At Bridge Theatre, near Tower Bridge, you can stand or sit for Nicholas Hytner’s in-the-round, promenade production of Julius Caesar, one of the best political thrillers ever written. It is always topical and will continue to be pertinent as long as there are dictators, bloody coups and rampaging crowds.
The play’s popularity in Britain began with Herbert Beerbohm Tree’s spectacular production, designed by Lawrence Alma-Tadema in 1898. Nowadays theatre managers can no longer afford the huge crowd scenes Tree could command.
Hytner gets the paying public to be the crowd and it is their constant presence which gives his production its immediacy and urgency. This is particularly so when we get to the assassination, the speeches in the forum, the murder of Cinna the poet and the battle scenes. The excitement is visceral: the audience ducks when the shooting begins.
There is a strong cast. David Calder is Caesar. Ben Whishaw is an intellectual Brutus; politically naïve and inexperienced in warfare, he makes three fatal decisions. David Morrissey’s Antony is a blunt man who can easily whip up the fickle, gullible crowd to mutiny.
Back in 1958, the critics gave The Birthday Party such a hammering at its London premiere that it closed the same week. Harold Hobson in the Sunday Times came to its rescue: “I am willing to risk whatever reputation I have as a judge of plays and say that Mr Pinter possesses the most original, disturbing and arresting talent in theatrical London.”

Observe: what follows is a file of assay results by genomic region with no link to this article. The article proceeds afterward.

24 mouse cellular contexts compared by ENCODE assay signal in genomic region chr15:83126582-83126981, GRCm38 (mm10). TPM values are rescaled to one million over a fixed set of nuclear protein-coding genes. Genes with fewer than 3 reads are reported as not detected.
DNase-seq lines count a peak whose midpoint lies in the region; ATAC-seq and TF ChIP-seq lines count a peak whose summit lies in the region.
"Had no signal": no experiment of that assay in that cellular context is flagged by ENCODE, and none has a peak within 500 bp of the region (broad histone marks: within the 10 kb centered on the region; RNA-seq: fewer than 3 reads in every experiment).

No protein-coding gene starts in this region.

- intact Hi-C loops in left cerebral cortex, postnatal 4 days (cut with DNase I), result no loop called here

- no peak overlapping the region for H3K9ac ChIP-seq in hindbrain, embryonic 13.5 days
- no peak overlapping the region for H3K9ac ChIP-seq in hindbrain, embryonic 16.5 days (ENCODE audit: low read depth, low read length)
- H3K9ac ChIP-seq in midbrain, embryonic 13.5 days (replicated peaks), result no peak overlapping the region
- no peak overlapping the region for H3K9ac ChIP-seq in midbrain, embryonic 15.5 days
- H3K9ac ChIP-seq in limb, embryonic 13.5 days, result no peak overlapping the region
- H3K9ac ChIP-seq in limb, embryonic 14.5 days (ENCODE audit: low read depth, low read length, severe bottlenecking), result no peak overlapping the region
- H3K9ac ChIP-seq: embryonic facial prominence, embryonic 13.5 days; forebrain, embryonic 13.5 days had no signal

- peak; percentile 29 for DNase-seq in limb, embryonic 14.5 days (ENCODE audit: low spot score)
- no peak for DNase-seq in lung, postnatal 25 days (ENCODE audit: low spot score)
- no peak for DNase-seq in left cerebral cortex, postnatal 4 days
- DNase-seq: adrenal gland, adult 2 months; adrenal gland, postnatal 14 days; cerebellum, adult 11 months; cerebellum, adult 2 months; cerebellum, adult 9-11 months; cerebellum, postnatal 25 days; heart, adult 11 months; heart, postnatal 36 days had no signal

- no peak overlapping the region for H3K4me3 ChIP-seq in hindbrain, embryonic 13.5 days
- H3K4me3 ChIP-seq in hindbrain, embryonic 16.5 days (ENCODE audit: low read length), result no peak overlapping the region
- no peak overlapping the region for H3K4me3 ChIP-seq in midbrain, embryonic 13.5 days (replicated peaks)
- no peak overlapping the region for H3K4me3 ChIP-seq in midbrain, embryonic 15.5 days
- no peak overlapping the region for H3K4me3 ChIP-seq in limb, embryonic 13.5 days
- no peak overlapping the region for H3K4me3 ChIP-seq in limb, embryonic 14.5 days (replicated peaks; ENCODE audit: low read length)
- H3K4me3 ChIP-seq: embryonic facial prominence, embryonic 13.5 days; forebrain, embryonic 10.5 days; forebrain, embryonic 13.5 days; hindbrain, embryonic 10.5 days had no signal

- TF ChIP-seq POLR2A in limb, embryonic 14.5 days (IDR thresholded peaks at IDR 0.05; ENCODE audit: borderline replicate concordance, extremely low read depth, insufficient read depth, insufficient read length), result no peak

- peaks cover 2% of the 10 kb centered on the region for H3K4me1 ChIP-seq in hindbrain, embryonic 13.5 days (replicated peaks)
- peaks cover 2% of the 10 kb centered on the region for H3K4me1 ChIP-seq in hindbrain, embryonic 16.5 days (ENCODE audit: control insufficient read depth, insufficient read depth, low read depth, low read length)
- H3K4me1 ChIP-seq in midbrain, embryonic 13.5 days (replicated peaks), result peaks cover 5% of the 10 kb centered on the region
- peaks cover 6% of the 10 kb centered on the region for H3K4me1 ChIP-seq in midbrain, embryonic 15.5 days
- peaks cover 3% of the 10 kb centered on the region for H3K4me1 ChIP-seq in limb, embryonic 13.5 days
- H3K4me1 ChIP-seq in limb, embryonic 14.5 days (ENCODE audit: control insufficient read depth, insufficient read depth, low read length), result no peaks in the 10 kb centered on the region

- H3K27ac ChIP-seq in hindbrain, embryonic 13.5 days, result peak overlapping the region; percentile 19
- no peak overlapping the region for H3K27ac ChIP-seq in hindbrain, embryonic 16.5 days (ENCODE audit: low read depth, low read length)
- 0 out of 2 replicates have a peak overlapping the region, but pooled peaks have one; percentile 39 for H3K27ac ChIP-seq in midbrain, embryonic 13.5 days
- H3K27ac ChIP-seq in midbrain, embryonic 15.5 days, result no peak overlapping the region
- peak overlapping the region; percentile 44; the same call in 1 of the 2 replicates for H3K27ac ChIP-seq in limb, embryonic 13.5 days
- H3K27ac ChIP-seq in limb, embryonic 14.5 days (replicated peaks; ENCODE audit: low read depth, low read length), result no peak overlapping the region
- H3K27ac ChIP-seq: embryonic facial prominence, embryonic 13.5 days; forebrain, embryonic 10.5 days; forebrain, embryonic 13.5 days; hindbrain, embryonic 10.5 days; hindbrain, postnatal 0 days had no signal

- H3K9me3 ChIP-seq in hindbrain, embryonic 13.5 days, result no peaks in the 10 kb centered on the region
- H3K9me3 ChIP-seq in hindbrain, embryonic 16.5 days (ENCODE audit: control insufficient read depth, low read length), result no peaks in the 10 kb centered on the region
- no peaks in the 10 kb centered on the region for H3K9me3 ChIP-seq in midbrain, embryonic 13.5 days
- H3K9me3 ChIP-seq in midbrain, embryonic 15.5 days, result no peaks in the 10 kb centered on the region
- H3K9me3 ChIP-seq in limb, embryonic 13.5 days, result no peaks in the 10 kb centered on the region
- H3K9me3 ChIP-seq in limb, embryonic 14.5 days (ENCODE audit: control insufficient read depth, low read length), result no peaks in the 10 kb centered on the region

At the Harold Pinter Theatre we see Stanley (Toby Jones), a former concert-party pianist living in a seedy seaside boarding house, who is visited by two sinister men, who interrogate, humiliate and brainwash him before carting him off in a black limousine. We never find out what Stanley has done; nor do we learn who his tormentors are. They behave as if they were two hitmen in a B-movie; but they could just as easily be two malevolent male nurses taking Stanley back to the asylum. The line of demarcation between those who are to be locked up and those who do the locking up is thin. One of the main pleasures of Ian Rickson’s excellently cast production is listening to Stephen Mangan delivering the idiosyncratic non-sequitur phraseology with such confident relish.
Dominic Dromgoole’s year-long celebration of Oscar Wilde at Vaudeville Theatre continues with Lady Windermere’s Fan, an attack on Victorian hypocrisy, which had its premiere in 1892. Wilde was going to call the play A Good Woman until his mother said the title was too mawkish and nobody could possibly be interested in a play about a good woman. The amazing thing about the dialogue is how often it anticipates Wilde’s own spectacular fall two years later. Sadly, there is so much inadequate acting, and miscasting and misdirection by Kathy Burke, that the audience fails to take the melodrama seriously enough.
Annie Baker has been quoted as saying she wants to reassess what a play is: a worthy aim, but John, a mystery drama over three long hours set in a B&B in Gettysburg, will, I suspect, prove too obtuse, too long, and too slow for National Theatre audiences.
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